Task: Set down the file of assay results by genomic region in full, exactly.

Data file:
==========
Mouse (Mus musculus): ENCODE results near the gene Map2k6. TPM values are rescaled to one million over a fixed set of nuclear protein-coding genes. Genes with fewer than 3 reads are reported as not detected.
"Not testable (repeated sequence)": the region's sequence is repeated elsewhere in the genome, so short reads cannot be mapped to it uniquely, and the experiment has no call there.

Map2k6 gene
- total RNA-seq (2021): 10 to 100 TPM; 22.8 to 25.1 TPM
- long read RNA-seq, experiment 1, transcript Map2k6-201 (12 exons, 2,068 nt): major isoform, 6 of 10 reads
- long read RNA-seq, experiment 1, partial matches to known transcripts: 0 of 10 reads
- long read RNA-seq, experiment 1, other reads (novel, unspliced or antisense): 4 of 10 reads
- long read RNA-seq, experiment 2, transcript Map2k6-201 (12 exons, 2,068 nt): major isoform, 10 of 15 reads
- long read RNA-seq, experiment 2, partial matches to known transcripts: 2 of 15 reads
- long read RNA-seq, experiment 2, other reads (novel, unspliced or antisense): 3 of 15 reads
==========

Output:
Mouse (Mus musculus): ENCODE results near the gene Map2k6. TPM values are rescaled to one million over a fixed set of nuclear protein-coding genes. Genes with fewer than 3 reads are reported as not detected.
"Not testable (repeated sequence)": the region's sequence is repeated elsewhere in the genome, so short reads cannot be mapped to it uniquely, and the experiment has no call there.

Map2k6 gene
- total RNA-seq (2021): 10 to 100 TPM; 22.8 to 25.1 TPM
- long read RNA-seq, experiment 1, transcript Map2k6-201 (12 exons, 2,068 nt): major isoform, 6 of 10 reads
- long read RNA-seq, experiment 1, partial matches to known transcripts: 0 of 10 reads
- long read RNA-seq, experiment 1, other reads (novel, unspliced or antisense): 4 of 10 reads
- long read RNA-seq, experiment 2, transcript Map2k6-201 (12 exons, 2,068 nt): major isoform, 10 of 15 reads
- long read RNA-seq, experiment 2, partial matches to known transcripts: 2 of 15 reads
- long read RNA-seq, experiment 2, other reads (novel, unspliced or antisense): 3 of 15 reads